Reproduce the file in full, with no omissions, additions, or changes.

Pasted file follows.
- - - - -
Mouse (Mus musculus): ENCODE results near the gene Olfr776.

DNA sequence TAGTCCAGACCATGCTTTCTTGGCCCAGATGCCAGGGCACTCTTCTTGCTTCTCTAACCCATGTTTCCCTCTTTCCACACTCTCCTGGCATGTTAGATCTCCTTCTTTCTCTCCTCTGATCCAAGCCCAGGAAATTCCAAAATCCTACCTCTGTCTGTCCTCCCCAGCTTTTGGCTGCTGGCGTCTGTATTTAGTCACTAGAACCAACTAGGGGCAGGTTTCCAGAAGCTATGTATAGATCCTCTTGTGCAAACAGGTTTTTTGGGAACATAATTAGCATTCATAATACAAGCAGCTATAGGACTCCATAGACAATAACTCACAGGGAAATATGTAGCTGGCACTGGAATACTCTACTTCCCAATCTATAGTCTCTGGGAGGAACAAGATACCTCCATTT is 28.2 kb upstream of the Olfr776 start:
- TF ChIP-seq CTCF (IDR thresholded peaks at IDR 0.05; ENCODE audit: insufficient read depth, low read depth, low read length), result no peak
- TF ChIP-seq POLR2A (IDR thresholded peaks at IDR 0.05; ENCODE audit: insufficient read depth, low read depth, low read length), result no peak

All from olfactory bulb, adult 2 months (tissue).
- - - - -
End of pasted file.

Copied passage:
Mouse (Mus musculus): ENCODE results near the gene Olfr776.

DNA sequence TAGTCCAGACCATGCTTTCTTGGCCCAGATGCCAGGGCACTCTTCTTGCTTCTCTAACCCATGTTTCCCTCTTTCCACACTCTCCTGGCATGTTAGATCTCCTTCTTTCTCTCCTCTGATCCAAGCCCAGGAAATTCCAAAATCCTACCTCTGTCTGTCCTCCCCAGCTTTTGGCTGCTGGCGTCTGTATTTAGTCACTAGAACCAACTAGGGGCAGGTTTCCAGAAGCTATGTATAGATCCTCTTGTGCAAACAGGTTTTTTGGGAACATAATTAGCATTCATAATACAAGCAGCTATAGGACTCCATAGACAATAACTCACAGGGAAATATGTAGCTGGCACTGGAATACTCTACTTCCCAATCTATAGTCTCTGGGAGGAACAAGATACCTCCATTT is 28.2 kb upstream of the Olfr776 start:
- TF ChIP-seq CTCF (IDR thresholded peaks at IDR 0.05; ENCODE audit: insufficient read depth, low read depth, low read length), result no peak
- TF ChIP-seq POLR2A (IDR thresholded peaks at IDR 0.05; ENCODE audit: insufficient read depth, low read depth, low read length), result no peak

All from olfactory bulb, adult 2 months (tissue).